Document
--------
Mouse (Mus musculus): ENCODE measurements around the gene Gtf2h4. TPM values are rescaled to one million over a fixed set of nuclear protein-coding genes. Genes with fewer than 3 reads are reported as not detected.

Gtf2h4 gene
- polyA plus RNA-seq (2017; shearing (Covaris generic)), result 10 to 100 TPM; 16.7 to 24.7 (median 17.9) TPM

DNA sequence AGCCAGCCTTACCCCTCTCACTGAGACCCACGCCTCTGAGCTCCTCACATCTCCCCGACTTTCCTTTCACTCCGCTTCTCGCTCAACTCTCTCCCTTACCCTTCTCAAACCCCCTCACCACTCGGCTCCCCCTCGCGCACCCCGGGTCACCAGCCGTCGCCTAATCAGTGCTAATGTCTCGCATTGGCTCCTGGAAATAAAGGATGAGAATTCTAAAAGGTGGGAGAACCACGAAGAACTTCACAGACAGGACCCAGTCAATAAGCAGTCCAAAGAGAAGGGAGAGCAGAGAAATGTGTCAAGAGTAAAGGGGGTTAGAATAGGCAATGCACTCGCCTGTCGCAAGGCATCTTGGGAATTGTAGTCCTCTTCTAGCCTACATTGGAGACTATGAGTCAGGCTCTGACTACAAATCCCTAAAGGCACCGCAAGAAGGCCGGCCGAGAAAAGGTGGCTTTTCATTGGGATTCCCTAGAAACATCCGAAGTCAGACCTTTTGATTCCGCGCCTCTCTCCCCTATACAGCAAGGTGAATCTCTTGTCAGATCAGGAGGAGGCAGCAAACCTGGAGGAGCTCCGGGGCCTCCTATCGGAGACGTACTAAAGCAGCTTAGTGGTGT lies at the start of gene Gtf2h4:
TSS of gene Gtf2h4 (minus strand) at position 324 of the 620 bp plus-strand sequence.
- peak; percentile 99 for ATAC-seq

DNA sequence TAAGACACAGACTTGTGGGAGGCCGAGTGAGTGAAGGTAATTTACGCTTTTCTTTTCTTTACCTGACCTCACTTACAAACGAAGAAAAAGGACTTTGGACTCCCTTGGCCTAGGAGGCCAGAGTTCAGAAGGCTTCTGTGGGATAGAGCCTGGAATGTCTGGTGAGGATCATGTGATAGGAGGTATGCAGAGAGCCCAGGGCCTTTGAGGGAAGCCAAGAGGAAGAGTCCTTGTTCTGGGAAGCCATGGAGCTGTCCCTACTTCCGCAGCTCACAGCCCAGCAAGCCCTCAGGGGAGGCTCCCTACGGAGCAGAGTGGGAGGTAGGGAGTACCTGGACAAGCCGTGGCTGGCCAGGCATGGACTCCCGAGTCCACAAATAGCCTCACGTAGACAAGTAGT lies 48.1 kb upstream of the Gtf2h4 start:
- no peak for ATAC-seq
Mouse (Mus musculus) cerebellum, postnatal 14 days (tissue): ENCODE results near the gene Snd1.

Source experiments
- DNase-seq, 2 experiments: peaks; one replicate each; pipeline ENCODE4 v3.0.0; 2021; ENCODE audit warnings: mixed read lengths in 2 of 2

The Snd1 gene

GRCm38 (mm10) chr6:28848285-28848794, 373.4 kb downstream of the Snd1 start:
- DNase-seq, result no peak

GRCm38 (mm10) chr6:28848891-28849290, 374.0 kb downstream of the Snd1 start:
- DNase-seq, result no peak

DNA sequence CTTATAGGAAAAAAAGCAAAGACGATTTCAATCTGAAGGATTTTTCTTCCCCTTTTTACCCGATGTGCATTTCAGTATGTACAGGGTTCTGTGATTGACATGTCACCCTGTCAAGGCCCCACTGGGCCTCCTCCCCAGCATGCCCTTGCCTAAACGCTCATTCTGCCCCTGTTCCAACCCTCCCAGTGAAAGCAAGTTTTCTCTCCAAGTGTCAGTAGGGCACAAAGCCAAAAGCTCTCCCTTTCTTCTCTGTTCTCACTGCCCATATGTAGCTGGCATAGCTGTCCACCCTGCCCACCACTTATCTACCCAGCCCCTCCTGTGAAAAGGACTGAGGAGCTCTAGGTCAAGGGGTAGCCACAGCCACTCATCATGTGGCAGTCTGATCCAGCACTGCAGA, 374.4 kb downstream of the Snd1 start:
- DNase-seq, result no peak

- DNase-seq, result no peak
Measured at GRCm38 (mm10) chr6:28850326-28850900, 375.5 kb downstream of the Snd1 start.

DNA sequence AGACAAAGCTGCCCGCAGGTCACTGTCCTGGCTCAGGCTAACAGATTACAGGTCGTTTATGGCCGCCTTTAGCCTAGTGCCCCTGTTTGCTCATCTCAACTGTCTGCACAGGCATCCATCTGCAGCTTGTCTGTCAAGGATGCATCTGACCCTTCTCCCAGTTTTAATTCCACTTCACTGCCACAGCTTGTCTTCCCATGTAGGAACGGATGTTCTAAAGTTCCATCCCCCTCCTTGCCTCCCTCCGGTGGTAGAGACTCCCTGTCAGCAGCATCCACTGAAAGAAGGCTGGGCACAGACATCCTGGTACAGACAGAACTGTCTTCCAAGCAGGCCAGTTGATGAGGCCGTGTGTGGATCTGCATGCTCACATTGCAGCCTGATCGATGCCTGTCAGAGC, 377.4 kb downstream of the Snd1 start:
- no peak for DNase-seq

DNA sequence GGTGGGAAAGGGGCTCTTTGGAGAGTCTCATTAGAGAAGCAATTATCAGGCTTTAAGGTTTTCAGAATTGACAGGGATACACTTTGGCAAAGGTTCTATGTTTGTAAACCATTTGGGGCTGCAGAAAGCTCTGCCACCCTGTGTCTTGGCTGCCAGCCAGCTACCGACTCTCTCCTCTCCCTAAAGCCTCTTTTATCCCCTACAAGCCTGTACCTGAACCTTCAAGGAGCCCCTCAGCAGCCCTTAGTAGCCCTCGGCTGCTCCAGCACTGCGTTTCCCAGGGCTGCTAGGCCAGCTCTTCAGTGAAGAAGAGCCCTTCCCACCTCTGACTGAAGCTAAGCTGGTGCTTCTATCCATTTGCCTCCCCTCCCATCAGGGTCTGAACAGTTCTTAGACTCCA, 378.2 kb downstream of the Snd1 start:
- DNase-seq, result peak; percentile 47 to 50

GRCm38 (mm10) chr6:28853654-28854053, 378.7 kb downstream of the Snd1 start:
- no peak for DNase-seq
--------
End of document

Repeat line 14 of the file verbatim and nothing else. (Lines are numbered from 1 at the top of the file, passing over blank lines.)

- DNase-seq, result no peak